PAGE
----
One year after a well blowout in the Gulf of Mexico resulted in the worst offshore oil spill in U.S. history, a smaller blowout Tuesday at a natural-gas well in Pennsylvania is reviving familiar questions about drilling safety.
Late Tuesday night, a blowout at a Chesapeake Energy natural-gas well in Bradford County, Pa., spewed thousands of gallons of fluid containing chemicals into a nearby stream.
Chesapeake Energy was engaged in a natural gas drilling technique known as hydraulic fracturing, or “fracking,” in which large quantities of water, sand and chemicals are injected into the ground in order to gain access to valuable natural gas reserves.
The blowout comes at a time when fracking is coming under increased scrutiny from state and federal officials, spurred in part by a series of investigative stories that have raised questions about the safety of the practice.
Chesapeake Energy said Thursday that there has been “little, if any” major contamination of nearby waterways from the blowout
“There have been no injuries, and there continues to be no danger to the public,” Brian Grove, senior director for corporate development at Chesapeake Energy, said in a statement.
But environmentalists, for their part, have long decried fracking, pointing to the potential for chemicals to contaminate drinking water, and they pounced on the Chesapeake Energy blowout Wednesday.
“How many wells need to blow out, how many people need to get sick, how many communities need to be devastated before elected leaders say ‘enough is enough,’” Earthjustice Managing Attorney Deborah Goldberg said in a statement. “The gas has been there for millions of years, it can stay there a little longer until we figure how — and if — we can extract it safely.”
Andrew Fahlund, senior vice president for conservation at American Rivers, called on Congress to take action to restore the Environmental Protection Agency’s ability to regulate hydraulic fracturing under the Safe Drinking Water Act. EPA’s authority to regulate the practice was removed in a 2005 energy bill in what activists have dubbed the “Halliburton loophole.”
“In case last year’s BP oil spill wasn’t enough of a wake-up call, now we have another disaster, this time in Pennsylvania. The American people have had it with the industry’s false assurances,” Fahlund said in a statement. “It’s time for Congress to close the 'Halliburton loophole' and put real safeguards in place for our clean water and public health."
Lawmakers in both the House and the Senate have introduced legislation to give the EPA authority to regulate fracking. But the bill faces major hurdles in both chambers. The EPA is currently conducting a study on the risks associated with fracking.
While EPA doesn't directly regulate
fracking, the agency does have some minor authority over the practice, including when diesel fuel is injected into a well.
Deputy EPA Administrator Robert Perciasepe said in testimony submitted to a Senate panel this month, "Where we know problems exist, EPA will not hesitate to protect Americans whose health may be at risk, and we remain committed to working with state officials, who are on the front lines of permitting and regulating natural gas production activities."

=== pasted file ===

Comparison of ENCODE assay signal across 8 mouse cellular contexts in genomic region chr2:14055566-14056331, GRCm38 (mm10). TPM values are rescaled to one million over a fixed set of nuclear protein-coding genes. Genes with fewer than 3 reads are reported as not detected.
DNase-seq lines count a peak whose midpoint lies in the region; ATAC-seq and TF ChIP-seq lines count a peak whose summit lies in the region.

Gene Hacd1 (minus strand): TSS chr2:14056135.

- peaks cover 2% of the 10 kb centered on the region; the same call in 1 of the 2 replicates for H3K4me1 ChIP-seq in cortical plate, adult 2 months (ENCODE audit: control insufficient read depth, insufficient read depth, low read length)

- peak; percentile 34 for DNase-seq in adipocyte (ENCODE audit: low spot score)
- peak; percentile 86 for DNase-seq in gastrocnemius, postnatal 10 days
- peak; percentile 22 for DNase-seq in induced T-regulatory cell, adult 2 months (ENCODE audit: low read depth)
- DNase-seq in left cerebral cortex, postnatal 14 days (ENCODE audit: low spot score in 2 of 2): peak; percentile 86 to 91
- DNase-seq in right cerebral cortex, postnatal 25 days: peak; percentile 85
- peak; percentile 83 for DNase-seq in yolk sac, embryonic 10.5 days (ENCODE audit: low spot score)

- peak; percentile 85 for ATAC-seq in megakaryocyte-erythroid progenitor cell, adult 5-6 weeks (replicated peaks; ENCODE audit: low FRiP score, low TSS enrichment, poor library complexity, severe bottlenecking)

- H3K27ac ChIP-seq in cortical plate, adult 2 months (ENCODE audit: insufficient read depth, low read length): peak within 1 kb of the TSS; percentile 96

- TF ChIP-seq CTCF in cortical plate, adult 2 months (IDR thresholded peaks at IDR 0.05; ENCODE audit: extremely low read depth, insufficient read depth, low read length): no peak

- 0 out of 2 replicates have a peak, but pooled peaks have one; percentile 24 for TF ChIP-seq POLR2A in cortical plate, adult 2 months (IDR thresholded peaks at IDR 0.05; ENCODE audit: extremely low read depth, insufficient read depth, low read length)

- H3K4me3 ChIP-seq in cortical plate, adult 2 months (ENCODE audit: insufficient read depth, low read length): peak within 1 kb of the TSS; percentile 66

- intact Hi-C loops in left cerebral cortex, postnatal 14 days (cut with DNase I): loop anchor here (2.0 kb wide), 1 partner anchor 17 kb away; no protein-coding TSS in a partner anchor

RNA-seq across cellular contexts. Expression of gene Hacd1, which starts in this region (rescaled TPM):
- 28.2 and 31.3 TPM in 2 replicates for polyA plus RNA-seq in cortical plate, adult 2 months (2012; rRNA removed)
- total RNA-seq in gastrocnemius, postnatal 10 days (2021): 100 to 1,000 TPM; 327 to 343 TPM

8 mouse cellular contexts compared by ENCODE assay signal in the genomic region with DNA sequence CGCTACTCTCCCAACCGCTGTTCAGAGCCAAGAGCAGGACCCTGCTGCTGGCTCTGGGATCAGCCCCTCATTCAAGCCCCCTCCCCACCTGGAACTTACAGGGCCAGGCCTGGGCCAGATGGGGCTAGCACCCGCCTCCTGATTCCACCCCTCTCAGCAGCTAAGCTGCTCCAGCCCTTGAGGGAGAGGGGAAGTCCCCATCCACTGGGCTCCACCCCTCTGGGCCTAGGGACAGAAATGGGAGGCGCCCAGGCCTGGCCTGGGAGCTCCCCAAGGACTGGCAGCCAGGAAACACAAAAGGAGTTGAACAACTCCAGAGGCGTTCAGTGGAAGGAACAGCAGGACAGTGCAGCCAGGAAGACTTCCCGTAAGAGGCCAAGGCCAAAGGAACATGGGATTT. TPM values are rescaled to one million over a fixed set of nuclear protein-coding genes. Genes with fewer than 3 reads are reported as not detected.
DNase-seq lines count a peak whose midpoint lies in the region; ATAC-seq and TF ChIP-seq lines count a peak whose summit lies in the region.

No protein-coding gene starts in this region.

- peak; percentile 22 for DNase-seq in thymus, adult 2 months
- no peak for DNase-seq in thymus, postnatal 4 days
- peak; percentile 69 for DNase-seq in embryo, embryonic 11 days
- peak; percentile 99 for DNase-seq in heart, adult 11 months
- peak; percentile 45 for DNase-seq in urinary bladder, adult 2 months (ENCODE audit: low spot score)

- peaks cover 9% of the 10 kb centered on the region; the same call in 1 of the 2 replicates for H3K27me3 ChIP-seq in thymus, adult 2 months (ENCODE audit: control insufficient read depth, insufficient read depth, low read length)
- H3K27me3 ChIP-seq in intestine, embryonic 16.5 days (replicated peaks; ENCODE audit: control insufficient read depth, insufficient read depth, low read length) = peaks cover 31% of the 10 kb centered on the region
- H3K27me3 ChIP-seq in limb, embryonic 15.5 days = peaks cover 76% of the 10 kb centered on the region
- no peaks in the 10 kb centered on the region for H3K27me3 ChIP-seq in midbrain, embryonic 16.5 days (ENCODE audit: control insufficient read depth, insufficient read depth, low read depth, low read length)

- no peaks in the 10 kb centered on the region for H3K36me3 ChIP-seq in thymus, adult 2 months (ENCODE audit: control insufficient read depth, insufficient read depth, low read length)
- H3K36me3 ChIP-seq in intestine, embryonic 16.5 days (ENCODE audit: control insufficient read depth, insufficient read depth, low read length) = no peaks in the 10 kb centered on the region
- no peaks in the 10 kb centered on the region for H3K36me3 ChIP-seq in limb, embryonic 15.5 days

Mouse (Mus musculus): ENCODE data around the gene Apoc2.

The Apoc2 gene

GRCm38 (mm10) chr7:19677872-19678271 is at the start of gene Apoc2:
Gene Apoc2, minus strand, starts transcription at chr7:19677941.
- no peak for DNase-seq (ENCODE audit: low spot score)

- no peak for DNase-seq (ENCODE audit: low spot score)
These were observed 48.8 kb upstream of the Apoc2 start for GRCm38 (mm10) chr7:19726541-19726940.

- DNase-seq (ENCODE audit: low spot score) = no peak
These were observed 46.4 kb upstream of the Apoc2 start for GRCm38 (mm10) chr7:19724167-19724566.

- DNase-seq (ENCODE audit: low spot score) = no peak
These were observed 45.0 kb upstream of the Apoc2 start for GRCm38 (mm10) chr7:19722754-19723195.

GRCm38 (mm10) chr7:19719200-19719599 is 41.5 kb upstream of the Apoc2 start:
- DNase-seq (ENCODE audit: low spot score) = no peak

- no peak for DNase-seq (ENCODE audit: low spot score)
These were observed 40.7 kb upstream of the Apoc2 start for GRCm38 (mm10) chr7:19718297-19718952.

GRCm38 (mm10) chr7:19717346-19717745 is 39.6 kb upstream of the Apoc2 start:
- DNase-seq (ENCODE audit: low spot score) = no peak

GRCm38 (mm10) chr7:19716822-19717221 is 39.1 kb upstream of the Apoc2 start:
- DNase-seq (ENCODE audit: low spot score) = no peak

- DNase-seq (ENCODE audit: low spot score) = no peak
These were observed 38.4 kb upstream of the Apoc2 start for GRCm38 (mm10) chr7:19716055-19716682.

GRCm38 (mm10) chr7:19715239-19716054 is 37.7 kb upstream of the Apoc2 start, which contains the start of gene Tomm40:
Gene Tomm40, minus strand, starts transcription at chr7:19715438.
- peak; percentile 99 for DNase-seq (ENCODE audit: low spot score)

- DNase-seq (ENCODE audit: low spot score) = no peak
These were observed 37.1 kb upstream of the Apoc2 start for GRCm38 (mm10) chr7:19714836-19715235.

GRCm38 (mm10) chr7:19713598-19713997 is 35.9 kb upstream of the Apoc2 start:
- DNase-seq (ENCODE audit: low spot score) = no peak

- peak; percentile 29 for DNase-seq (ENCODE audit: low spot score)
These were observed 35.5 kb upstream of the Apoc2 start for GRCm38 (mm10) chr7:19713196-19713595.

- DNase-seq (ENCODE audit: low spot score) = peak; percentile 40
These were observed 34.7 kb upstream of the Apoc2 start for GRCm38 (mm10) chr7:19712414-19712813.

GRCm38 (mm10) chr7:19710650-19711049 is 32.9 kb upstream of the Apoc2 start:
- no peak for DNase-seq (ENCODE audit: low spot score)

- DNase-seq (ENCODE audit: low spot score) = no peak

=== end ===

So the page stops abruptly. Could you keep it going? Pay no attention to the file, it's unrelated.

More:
The New York Times has published a series of investigative stories in recent months on the potential dangers of fracking.
But fracking has many defenders in Congress and in the states that boast large natural gas reserves. Fracking, they say, can be done safely and it's a process for gaining access to low-cost, low-emissions natural gas that has been found in abundance throughout much of the United States.
In a statement Wednesday, Sen. Bob Casey (D-Pa.) underscored the importance of natural gas, while also emphasizing the need for greater safety.
"Natural gas drilling offers Pennsylvania a great economic opportunity," he said. "However, incidents like this blowback are a reminder that there are dangers and that precautions must be taken to protect the health and well-being of Pennsylvanians.”
The blowout in Bradford County sent thousands of gallons of fracking fluid into a nearby stream, a tributary of the Towanda Creek.
“It was likely mixed with those fluids, but we don’t know volumes, we don’t know how much was water versus sand versus chemicals,” Gresh said.
As of Thursday morning, “the well is stable but not killed. A small amount of flow back is discharging but being collected by vacuum trucks,” Pennsylvania DEP spokesman Daniel Spadoni said in an email.
Boots and Coots, a well-control company, will begin plugging the blown-out well later Thursday. They will pump “ground up tires, plastic bits, and other rubber material” into the well, Spadoni said.
The Pennsylvania DEP is conducting water sampling at a number of locations around the well, including at seven homes and in the tributary of the Towanda Creek. The results of those tests should be available in the coming days, Spadoni said.
Two families living near the creek have evacuated their homes, while several others have elected to stay, Spadoni said.
Grove of Chesapeake Energy, said in a statement that initial testing indicated there was “little, if any, significant effect to local waterways” from the blowout.
Grove added that the well has "emitted limited amounts of gas beginning early [Thursday] morning." But modeling "any natural-gas releases will not pose a risk to the area’s public safety," Grove said.
Ben Geman contributed to this story.
This story was updated at 11:15 a.m.